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How Clean Is It?

Time Frame

2 class periods of 45 minutes each

Group Size

Large Groups

Authors

Teresa Hislop
KIRSTIN REED

Summary

Students grow microorganisms in cultures to see the large number of microorganisms around us.


Materials

For Individual or Small Groups (2-3) of Students:

  • Nutrient medium for growing organisms. (Nutrient agar, slices of bread, or potatoes work well.)
  • Sterile, sealed container for each medium. (Petri dishes for nutrient agar or Ziploc plastic bags for bread and potatoes work well.)
  • Permanent black markers for labeling each container.
  • Cotton swabs if using nutrient agar.


Background for Teachers

Student will grow microorganisms in this lesson. A medium is needed to foster the growth of the organisms. Although petri dishes and nutrient agar can be used, they are not necessary. Wonderful cultures can be grown on bread and potatoes. If you would like to use nutrient agar, it can be obtain from Powell Laboratories 1-800-547-1733. The agar will come with preparation instructions. Sterile petri dishes can often be obtained from a local hospital or university.


Intended Learning Outcomes

  1. Make predictions and observations.
  2. Collect, record, and analyze data.
  3. Recognize relevance of science.


Instructional Procedures

Special Instructional Note:

Two different sets of instructions are given below for the different mediums that may be used. Regardless of the medium used, students should record their observations.

Consider having them include the following elements:

  • Question
  • Hypothesis
  • Procedure
  • Observations and Data
  • Results and Conclusion
  • Ideas for Future Research
Directions for Using Bread or Potato Mediums:
  1. Give each student a slice of bread or cut piece of raw potato.
  2. Have them rub the bread or potato on a surface in the school. Examples: desks, floor, door knob, hand sanitizer, washed hands, unwashed hands etc. Encourage students to select different areas from their peers. NOTE: If you are using potatoes, you will need to clean up the liquid residue it will leave.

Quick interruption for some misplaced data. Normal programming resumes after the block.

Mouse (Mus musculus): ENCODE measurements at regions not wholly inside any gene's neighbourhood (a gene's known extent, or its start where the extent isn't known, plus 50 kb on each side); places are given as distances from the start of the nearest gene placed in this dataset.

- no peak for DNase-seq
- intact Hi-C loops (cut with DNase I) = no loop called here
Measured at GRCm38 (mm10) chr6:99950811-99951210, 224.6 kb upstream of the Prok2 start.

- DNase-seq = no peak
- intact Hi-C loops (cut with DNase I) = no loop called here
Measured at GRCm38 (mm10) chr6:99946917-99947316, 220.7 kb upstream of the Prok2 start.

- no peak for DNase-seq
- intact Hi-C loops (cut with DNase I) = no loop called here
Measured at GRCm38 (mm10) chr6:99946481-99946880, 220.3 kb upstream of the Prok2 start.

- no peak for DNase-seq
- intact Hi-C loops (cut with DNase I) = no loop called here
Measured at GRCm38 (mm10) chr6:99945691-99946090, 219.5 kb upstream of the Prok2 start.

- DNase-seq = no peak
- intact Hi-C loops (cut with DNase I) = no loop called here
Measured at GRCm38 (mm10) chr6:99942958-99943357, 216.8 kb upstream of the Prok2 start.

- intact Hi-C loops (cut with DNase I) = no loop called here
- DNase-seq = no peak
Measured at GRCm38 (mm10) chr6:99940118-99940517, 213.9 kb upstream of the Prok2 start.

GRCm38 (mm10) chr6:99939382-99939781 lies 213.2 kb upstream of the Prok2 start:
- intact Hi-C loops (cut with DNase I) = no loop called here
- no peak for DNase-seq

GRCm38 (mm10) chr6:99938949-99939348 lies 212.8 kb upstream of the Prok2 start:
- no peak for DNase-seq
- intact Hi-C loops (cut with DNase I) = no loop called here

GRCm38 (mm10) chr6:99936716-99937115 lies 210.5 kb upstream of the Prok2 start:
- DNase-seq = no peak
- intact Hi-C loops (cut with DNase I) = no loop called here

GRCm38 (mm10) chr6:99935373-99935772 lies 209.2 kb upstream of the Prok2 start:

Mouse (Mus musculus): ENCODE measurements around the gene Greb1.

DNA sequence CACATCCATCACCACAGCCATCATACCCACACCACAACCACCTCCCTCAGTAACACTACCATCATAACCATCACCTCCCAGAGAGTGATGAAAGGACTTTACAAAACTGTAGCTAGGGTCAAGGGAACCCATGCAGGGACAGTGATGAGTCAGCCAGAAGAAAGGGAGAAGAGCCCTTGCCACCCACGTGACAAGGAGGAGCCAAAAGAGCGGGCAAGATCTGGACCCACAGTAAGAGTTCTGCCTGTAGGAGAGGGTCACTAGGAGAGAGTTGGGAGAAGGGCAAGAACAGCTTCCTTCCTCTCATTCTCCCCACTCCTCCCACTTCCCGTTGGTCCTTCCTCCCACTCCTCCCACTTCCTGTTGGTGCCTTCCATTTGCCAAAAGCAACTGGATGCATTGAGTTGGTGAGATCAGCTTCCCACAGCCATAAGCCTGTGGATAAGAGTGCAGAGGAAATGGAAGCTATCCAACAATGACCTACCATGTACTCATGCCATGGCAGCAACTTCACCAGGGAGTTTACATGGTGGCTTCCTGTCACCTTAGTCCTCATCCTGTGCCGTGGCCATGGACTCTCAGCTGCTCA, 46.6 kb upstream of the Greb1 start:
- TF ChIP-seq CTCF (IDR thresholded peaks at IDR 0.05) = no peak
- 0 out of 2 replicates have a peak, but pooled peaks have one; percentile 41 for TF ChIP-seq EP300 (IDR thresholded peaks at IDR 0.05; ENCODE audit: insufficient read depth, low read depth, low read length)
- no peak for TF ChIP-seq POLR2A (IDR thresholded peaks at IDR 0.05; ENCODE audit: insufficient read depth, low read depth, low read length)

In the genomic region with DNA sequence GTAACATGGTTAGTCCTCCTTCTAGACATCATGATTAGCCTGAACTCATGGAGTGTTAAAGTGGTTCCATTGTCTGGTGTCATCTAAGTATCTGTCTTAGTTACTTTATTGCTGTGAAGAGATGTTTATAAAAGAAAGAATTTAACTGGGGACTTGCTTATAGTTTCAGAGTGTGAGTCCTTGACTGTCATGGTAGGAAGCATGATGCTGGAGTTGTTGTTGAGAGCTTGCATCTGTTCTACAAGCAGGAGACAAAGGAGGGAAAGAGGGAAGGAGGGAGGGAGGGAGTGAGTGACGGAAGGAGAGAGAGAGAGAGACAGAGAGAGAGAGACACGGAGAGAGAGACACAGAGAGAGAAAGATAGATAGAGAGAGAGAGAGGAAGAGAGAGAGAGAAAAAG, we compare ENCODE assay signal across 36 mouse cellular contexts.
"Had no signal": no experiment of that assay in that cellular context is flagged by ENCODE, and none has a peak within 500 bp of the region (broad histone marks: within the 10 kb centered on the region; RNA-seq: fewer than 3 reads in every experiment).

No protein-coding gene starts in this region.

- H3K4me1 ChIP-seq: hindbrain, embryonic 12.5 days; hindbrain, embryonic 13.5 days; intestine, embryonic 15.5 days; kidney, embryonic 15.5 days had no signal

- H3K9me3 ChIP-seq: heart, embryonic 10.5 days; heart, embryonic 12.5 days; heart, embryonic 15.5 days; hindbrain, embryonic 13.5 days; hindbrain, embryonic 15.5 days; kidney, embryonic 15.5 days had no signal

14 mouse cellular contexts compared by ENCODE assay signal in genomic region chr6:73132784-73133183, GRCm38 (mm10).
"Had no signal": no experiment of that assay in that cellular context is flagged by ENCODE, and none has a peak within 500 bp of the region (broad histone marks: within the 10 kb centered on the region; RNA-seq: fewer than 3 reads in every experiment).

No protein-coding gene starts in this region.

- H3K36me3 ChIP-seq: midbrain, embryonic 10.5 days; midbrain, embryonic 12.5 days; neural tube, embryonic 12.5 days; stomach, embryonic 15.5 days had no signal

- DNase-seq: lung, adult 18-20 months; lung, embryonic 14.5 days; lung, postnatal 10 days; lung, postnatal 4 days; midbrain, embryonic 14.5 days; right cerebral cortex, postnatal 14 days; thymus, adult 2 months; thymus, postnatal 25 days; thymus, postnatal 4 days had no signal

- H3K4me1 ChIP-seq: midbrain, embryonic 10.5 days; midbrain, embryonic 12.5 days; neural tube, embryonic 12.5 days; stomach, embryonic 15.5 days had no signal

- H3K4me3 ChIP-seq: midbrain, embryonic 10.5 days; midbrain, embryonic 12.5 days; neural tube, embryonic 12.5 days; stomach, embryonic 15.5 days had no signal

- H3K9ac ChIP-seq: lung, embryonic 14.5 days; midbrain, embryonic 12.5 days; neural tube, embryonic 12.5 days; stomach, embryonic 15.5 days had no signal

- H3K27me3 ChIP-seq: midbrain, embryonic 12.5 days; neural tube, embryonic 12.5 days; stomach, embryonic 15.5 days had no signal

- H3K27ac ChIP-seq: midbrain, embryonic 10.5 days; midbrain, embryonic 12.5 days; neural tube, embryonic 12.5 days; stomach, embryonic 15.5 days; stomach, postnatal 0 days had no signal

3. Have the students place their slice of bread or potato in a Ziploc bag and seal it.
  4. Have students label their bag with their name and the area they are testing.
  5. Place the bags in a warm, dark area.
  6. Observe them every few days.
  7. The potatoes will show growth very quickly. The bread will take longer depending on how many preservatives are included in the ingredients.
  8. Continue the investigation for as long as desired.
  9. Conclude by having students write a summary of their investigation and what they learned.
Directions for Using Nutrient Agar Mediums
  1. Prepare the petri dishes and nutrient agar according to manufacturer's instructions.
  2. Divide students into groups of six.
  3. Using permanent black marker, assign a number to each group to write on the outside bottom of each petri dish.
  4. Draw lines on the outside bottom of the dish (like cutting a pie) so that each student has his/her own section for his/her swab.
  5. Explain the importance of keeping the swab sterile. Have students use the cotton swab to collect one sample from a site where bacteria can be found.
  6. Each student in the group should collect a sample from a different place such as: top of the desk, inside the mouth, under the fingernail, sink, bathroom, feet, etc.
  7. Students should record their petri dish number, which area of the dish they swabbed, and the area where they obtained their sample.
  8. Explain to students the importance of keeping the petri dish with agar as sterile as possible. The lid should be lifted only slightly along one edge just long enough to place samples in it. Replace the lid quickly. Explain that breathing on the agar or allowing particles in the air to settle will cause results other than the ones the students are planning.
  9. Have each member of the group lightly rub the gathered sample across the agar above the number he/she has been assigned. The swabs should run back and forth along the entire section allotted to that student to deposit the sample in the petri dish. Remind students to be careful not to scratch or dig into the agar.
  10. Gather the petri dishes, wrap them together, and place them in a dark, warm place. Make sure the dishes are stored with the bottom plate--agar side (the smaller one)--pointed up. This will prevent condensation from mixing with your inoculations.
  11. Discuss and then have students record why the plates are incubated in the dark and in warm temperatures.
  12. After the petri dishes have incubated for three to four days, return them to each group.
  13. Explain that students are to keep the petri dish sealed and observe only, through the lids. Students should also wash their hands after handling the sealed petri dishes.
  14. Have the students record their findings.
  15. All petri dishes may be set on the counter for other groups to observe. From what areas were the most bacteria obtained?
  16. Dishes should be disposed of in a sealed baggie after observations have been obtained.
  17. Using their observations, students should arrive at inferences about bacteria and mold growth and record it. Further information can be found with research.


Assessment Plan

Assess student's written experiment records using the Experiment Rubric below.


Rubrics

Created: 09/02/2002
Updated: 01/23/2018
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